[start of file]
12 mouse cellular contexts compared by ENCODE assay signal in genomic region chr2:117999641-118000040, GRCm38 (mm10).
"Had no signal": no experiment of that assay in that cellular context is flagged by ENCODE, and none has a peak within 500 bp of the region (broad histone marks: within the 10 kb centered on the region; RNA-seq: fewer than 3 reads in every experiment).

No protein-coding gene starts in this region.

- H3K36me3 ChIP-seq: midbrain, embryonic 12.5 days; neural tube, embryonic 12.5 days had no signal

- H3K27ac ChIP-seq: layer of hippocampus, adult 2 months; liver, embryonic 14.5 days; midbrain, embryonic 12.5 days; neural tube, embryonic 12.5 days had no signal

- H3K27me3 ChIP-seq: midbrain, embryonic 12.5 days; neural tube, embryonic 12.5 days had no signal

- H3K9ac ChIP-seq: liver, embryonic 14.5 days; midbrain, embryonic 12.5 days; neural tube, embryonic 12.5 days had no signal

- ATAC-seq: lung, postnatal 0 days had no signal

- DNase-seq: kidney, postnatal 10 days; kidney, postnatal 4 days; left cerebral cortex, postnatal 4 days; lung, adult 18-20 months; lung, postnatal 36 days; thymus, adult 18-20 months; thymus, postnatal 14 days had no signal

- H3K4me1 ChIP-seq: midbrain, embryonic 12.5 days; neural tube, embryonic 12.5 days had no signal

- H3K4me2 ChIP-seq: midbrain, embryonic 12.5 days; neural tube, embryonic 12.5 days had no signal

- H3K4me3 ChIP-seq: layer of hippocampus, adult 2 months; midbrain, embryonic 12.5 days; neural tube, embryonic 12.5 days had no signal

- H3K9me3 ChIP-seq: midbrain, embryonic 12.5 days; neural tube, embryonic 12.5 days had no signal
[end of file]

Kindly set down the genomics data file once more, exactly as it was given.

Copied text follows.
12 mouse cellular contexts compared by ENCODE assay signal in genomic region chr2:117999641-118000040, GRCm38 (mm10).
"Had no signal": no experiment of that assay in that cellular context is flagged by ENCODE, and none has a peak within 500 bp of the region (broad histone marks: within the 10 kb centered on the region; RNA-seq: fewer than 3 reads in every experiment).

No protein-coding gene starts in this region.

- H3K36me3 ChIP-seq: midbrain, embryonic 12.5 days; neural tube, embryonic 12.5 days had no signal

- H3K27ac ChIP-seq: layer of hippocampus, adult 2 months; liver, embryonic 14.5 days; midbrain, embryonic 12.5 days; neural tube, embryonic 12.5 days had no signal

- H3K27me3 ChIP-seq: midbrain, embryonic 12.5 days; neural tube, embryonic 12.5 days had no signal

- H3K9ac ChIP-seq: liver, embryonic 14.5 days; midbrain, embryonic 12.5 days; neural tube, embryonic 12.5 days had no signal

- ATAC-seq: lung, postnatal 0 days had no signal

- DNase-seq: kidney, postnatal 10 days; kidney, postnatal 4 days; left cerebral cortex, postnatal 4 days; lung, adult 18-20 months; lung, postnatal 36 days; thymus, adult 18-20 months; thymus, postnatal 14 days had no signal

- H3K4me1 ChIP-seq: midbrain, embryonic 12.5 days; neural tube, embryonic 12.5 days had no signal

- H3K4me2 ChIP-seq: midbrain, embryonic 12.5 days; neural tube, embryonic 12.5 days had no signal

- H3K4me3 ChIP-seq: layer of hippocampus, adult 2 months; midbrain, embryonic 12.5 days; neural tube, embryonic 12.5 days had no signal

- H3K9me3 ChIP-seq: midbrain, embryonic 12.5 days; neural tube, embryonic 12.5 days had no signal